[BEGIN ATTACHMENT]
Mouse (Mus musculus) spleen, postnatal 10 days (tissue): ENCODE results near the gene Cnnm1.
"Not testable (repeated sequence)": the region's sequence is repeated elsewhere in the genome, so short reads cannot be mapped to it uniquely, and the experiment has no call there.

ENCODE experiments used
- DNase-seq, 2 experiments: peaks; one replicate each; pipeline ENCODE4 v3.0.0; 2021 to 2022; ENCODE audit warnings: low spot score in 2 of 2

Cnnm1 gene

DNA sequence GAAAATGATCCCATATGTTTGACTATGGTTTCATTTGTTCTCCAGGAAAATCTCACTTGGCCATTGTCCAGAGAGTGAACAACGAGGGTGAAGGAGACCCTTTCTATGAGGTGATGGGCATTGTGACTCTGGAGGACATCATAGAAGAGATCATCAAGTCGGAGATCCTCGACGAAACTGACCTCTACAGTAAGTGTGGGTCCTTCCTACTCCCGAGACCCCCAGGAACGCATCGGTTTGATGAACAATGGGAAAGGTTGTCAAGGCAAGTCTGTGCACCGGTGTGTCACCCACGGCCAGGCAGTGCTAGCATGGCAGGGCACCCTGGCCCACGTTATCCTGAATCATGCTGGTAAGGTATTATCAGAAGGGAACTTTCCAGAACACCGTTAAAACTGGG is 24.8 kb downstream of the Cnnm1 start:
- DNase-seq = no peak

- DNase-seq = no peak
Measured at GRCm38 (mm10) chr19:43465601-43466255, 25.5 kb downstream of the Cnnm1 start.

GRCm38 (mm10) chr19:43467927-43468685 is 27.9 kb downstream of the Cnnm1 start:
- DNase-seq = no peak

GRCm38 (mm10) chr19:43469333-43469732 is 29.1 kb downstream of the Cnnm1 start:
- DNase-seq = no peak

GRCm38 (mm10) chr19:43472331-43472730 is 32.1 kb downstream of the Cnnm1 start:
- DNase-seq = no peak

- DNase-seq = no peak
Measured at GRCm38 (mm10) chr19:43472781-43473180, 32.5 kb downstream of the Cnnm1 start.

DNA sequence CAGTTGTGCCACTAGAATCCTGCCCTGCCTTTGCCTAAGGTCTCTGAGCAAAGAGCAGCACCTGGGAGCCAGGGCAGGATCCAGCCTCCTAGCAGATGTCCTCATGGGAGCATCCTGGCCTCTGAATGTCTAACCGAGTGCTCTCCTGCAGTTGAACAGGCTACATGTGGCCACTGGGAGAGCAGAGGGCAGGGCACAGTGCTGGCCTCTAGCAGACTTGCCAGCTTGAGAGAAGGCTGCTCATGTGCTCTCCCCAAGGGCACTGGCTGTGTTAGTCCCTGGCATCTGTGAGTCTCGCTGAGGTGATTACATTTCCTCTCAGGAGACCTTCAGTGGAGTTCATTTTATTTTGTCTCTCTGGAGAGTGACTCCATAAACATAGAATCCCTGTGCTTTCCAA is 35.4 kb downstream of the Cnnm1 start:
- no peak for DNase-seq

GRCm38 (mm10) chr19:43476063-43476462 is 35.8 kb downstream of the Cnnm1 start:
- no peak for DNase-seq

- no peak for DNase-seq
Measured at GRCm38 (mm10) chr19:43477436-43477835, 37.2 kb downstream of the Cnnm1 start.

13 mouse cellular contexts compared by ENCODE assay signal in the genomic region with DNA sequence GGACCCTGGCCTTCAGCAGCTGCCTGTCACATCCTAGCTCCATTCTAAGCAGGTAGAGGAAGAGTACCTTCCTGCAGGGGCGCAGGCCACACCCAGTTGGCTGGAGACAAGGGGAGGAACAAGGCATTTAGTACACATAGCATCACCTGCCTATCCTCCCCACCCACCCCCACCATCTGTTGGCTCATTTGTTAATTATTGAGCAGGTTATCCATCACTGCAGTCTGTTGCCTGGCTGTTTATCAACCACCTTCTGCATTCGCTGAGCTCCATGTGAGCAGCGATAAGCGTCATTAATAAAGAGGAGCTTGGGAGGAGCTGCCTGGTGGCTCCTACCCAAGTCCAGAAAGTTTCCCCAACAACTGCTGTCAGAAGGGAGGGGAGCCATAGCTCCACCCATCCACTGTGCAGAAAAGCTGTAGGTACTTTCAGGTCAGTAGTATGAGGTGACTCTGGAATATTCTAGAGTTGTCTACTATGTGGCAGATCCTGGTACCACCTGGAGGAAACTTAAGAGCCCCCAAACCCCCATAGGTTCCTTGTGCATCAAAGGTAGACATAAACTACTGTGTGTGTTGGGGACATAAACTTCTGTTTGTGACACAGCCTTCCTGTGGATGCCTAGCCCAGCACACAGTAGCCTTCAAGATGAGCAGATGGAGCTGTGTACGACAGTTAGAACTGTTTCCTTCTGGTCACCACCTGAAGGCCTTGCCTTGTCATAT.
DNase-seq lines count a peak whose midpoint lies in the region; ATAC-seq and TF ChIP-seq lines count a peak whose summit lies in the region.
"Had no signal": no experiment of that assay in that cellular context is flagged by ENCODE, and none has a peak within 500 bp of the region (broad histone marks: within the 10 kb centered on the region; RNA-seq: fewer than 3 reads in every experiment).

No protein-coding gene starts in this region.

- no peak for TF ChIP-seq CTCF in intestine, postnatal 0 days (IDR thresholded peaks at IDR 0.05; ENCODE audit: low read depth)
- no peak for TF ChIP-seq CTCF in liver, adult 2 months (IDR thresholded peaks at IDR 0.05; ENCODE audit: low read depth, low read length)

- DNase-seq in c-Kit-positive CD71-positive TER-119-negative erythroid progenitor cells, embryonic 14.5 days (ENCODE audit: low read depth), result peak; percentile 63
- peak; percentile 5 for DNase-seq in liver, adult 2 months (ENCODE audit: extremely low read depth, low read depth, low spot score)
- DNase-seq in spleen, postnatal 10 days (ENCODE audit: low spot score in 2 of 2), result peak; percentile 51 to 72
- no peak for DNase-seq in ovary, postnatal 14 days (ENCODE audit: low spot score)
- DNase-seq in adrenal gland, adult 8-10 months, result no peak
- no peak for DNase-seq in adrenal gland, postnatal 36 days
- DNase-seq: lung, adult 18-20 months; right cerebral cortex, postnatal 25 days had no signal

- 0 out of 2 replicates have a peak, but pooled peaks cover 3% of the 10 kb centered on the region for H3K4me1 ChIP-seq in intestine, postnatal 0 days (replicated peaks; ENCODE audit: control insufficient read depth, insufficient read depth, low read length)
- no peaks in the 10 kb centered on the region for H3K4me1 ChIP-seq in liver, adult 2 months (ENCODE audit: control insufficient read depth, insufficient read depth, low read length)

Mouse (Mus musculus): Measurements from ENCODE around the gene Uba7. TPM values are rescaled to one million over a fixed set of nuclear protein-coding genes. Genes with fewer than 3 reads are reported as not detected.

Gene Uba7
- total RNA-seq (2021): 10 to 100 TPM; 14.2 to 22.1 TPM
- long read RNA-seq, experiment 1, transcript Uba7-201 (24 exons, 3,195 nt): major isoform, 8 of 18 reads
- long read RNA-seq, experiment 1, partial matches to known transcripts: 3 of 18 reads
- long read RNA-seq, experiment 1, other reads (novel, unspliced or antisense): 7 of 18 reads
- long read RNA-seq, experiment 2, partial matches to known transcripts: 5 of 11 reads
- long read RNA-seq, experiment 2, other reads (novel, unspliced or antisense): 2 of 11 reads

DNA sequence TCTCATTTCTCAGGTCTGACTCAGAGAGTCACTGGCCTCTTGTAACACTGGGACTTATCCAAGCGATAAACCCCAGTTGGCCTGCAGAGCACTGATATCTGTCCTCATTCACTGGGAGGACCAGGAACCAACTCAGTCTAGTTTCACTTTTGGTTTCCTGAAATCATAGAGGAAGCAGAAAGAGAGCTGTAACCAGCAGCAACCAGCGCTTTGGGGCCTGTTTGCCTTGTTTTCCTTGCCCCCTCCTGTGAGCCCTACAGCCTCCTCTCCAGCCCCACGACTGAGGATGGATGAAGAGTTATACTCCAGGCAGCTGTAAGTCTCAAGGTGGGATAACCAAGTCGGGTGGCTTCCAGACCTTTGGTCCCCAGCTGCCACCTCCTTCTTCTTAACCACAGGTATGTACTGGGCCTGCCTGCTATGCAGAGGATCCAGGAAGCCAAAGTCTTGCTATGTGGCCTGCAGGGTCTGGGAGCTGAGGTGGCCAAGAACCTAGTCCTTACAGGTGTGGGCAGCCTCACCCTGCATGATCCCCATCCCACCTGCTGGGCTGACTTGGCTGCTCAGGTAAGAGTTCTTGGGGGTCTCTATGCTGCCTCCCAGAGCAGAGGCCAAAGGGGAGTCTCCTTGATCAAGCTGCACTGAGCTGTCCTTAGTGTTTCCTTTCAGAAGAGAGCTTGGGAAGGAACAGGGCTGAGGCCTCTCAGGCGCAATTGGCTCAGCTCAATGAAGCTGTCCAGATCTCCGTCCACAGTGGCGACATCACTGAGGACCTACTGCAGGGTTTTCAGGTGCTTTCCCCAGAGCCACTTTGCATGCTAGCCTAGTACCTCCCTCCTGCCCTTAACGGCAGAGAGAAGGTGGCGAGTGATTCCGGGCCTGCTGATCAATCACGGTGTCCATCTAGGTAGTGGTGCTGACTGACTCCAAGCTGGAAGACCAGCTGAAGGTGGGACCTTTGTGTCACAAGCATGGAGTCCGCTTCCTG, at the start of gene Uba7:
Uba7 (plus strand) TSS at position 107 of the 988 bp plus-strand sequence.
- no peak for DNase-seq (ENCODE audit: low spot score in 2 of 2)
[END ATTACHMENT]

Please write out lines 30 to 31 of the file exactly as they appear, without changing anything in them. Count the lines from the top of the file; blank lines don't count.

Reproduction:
- DNase-seq in c-Kit-positive CD71-positive TER-119-negative erythroid progenitor cells, embryonic 14.5 days (ENCODE audit: low read depth), result peak; percentile 63
- peak; percentile 5 for DNase-seq in liver, adult 2 months (ENCODE audit: extremely low read depth, low read depth, low spot score)